Monday, October 5, 2009

Back in Mazatlan

It has already been a week since we arrived in Mazatlan last Saturday but it feels like a lot longer.

The 90+F temperature combined with 70% humidity was quite a shock to the system as we stepped outside the airport. Would I ever feel fresh and cool again? Streams of sweat coursed down my face and into my blouse as we waited for a collectivo taxi to gather some more passengers.

We arrived at the Marina Singlar to be greeted with hugs and kisses from the staff who were having a BBQ. It felt as if we had come home.

My luggage had not arrived with me and I figured that it was probably due to a close connection between my flights at L.A. Airport. I was worried that the expensive sheets, winch handle and other items for the boat may never make it despite the airline agent's reassurance that the bags would be delivered within a day or two.

Miraculously, we received both pieces the next evening with a note explaining that the lock on my duffel bag had been cut by the U.S. Transport Security people to examine suspicious looking objects. It was all Chris's fault, of course, as he had packed a conical zinc for our propeller and it looked suspiciously like a missile tip! Combined with the saw blades, safety harnesses and my ethnic name on the bag, I can understand why they thought I might be a terrorist - if only they had seen my photo and my 5 foot frame!

As for our Ladybug, after 5 months at the slip, it was in remarkably good shape, thanks to our friend Tony, who came over each month to air it out and check the engine etc.There were only a few telltale stains from water leakage on the galley counter beneath the main hatch, amazing considering the nightly showers in the summer.

On our first night we had a simple supper of huevos rancheros cooked on Ladybug II as we had to rely on a little shop near the marina for supplies. Chris filled our water tanks from the dock and I realised that we would be drinking tepid water for months to come - yuk!

The next morning, we took the air-conditioned bus to the Mega for our staple foods and fresh produce. The A/C cooled store was a welcome relief from the humidity and heat outside. In fact, when we entered the store, it felt as if we had stepped into a freezer. It was a challenge figuring out which veggies and fruit would survive in the not so cool lockers on board ( we do not use ice as the lockers are poorly insulated ). Since we do not have a working fridge either, we keep a few necessary items like cheese in the staff fridge at the marina.

It took several mornings to rig the boat again in readiness for cruising and Chris has now stripped and applied Cetol to both the cap and rub rails giving the boat a lovely varnished look. We were sapped of energy most afternoons due to the heat , so we sat close to the little fans inside the cabin and occupied ourselves by reading. In the evenings we generally take a short walk around the marinas for some badly needed exercise.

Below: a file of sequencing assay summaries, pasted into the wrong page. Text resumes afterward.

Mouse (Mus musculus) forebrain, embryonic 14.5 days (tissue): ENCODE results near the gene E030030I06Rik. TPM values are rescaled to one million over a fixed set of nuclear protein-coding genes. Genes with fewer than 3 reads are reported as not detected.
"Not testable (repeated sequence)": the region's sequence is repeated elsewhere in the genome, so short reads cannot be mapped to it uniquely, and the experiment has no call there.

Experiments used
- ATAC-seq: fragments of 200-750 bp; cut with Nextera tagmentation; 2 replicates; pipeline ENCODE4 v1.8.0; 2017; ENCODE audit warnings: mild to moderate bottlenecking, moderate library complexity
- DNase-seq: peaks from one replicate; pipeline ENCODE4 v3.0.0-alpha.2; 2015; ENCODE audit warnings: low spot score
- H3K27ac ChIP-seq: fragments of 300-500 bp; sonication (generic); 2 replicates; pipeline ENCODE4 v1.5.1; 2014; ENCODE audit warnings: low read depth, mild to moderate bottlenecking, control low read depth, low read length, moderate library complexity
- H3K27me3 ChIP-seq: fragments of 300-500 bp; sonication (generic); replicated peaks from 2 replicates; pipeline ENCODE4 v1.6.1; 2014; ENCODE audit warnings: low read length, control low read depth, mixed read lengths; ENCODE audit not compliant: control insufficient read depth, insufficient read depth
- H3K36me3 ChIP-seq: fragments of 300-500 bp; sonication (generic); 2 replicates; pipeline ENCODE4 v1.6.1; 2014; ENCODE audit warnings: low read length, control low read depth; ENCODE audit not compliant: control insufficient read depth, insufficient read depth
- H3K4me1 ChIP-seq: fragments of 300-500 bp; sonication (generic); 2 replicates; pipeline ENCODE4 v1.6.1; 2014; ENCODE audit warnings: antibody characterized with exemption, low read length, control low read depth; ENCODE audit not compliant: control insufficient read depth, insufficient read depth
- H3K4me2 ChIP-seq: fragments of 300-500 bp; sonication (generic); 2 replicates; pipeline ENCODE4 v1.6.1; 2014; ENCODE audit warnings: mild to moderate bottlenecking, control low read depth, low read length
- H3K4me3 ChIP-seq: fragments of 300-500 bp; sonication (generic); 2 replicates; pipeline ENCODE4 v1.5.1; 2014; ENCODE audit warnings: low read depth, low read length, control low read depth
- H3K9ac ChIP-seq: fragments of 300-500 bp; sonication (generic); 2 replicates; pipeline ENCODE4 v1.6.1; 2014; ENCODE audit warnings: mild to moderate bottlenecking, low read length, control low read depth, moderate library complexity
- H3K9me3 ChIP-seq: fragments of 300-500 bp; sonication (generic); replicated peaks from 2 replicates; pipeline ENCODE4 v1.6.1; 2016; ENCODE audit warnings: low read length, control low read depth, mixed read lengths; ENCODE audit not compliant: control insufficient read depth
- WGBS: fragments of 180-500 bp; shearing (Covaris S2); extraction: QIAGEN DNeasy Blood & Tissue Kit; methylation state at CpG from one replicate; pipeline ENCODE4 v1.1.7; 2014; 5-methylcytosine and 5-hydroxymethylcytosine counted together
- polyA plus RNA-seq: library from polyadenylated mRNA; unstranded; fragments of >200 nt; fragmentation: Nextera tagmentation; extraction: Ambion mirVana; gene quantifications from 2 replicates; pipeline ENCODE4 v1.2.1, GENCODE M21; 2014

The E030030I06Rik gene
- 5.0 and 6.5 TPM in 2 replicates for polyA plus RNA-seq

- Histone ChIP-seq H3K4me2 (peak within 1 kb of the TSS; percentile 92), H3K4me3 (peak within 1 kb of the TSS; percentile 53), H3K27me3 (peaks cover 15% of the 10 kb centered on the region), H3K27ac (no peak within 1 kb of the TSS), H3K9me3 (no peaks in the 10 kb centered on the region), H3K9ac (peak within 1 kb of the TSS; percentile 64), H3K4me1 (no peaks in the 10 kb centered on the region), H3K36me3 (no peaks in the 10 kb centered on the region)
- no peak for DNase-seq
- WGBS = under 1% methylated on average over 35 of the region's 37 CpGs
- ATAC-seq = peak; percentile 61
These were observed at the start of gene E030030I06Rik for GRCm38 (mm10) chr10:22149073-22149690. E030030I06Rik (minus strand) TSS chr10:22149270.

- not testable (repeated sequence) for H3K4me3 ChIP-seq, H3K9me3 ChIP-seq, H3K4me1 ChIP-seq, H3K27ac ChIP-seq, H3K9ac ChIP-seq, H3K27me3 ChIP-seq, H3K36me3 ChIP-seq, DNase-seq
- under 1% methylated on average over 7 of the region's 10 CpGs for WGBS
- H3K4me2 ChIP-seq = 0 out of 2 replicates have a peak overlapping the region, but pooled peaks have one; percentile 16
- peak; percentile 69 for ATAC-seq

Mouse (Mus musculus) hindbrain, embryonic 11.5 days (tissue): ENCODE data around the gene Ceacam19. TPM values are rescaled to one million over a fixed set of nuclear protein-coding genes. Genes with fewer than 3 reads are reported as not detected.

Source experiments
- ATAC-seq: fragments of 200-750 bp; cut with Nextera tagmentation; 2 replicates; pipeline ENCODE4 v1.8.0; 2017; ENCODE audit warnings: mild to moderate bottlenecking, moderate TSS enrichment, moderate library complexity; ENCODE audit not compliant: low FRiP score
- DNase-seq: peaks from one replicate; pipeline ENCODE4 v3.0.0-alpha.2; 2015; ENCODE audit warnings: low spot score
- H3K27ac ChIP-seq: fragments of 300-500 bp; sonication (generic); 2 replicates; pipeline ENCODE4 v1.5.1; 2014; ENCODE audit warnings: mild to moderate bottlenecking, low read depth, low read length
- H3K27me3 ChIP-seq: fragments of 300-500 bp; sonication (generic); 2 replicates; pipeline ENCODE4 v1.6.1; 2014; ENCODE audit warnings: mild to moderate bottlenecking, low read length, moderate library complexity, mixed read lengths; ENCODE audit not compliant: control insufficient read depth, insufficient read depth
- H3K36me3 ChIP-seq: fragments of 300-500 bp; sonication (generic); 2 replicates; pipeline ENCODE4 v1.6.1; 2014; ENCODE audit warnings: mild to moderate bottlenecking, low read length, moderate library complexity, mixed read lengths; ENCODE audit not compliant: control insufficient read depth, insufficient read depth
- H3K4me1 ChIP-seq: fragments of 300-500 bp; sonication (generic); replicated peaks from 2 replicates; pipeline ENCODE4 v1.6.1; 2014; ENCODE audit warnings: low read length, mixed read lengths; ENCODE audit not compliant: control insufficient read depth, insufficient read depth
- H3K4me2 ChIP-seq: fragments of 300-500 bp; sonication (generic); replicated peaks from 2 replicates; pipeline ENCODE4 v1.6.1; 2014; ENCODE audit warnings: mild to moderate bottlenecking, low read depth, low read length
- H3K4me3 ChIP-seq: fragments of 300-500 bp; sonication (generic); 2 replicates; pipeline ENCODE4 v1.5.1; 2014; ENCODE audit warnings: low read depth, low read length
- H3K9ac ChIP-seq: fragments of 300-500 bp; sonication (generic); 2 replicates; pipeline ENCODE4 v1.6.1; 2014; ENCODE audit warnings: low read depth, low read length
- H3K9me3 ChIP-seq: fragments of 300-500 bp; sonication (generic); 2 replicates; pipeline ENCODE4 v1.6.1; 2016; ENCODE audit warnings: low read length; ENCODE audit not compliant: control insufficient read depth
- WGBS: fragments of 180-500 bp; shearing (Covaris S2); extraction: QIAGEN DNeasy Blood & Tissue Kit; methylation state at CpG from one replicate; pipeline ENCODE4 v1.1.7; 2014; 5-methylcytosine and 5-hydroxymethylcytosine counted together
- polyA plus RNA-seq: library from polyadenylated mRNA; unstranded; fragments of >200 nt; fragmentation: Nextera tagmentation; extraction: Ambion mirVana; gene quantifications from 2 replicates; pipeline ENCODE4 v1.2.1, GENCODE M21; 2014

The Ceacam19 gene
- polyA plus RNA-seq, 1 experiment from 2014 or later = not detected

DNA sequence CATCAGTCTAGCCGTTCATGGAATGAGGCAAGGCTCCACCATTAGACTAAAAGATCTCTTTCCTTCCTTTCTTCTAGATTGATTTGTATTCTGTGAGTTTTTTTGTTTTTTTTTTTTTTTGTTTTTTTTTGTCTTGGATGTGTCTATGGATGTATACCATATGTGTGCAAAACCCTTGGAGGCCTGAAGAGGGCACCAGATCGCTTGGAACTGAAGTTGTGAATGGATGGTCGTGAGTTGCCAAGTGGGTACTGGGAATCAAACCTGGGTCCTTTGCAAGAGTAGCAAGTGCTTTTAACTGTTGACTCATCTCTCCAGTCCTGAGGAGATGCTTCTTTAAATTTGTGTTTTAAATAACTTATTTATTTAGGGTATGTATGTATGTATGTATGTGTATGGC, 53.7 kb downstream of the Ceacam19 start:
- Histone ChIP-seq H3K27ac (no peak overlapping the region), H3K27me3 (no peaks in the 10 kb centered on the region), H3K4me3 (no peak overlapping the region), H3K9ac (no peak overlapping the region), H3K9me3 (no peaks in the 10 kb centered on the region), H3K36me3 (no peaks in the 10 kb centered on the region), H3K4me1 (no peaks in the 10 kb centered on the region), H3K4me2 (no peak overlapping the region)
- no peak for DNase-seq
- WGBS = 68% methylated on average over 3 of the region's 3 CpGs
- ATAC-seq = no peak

Our only excursions have been to a swimming pool at a nearby resort and a nice beach for a swim. The usual 20 minute walk to the beach probably took longer under the scorching sun but it was well worth it. I needed some encouragement to get beyond the breaking surf as it looked quite turbulent out there. On the walk back, I picked up a coconut from a bunch left by workmen trimming a palm tree outside a house and we asked a gardener to use his machete to cut it open for us. The coconut milk was sweet and delicious!

It's been great getting in touch with some of our old buddies out here, although most of them are up in the Sea of Cortez and we probably will not see them for a while. A great surprise was finding some long lost friends through Tony. We had lost contact wit musician friends Lori and Ken after spending a very special Christmas 2008 with them in Magdalena Bay and found them right here in Mazatlan.

This coming week we shall be heading to the amazing Copper Canyon which is 4 times larger than the Grand Canyon. We plan to take the El Chepe train to Creel from Los Mochis, stopping at some small villages en route to hike the fantastic trails to waterfalls and cave dwellings used by the Raramuri Indians.

2 comments:

Steve said...

Pleasant surprise seeing your latest post. This is just to let you know that there are readers out there other than your family and friends who appreciate following your travels on this blog. You are both so well spoken, to me it's like being right there with you, my cotton shirt sweaty and yellow sand sticking to my feet.

That's not to say I'm necessarily dying of jealousy. We had a ridiculously wonderful sailing season back here in your home waters of the Gulf and San Juan Islands with plenty of sunshine, decent wind, whales, eagles – well, you know.

Keep 'em coming!

Steve / Jean Sprinkle
s/v Mystic, a Cal 39
Kirkland, WA

Anonymous said...

Hey guys we really enjoyed you visiting us here in Halifax can't wait for the next big chapter in your adventures.

Cheers,
Benny and Tiggy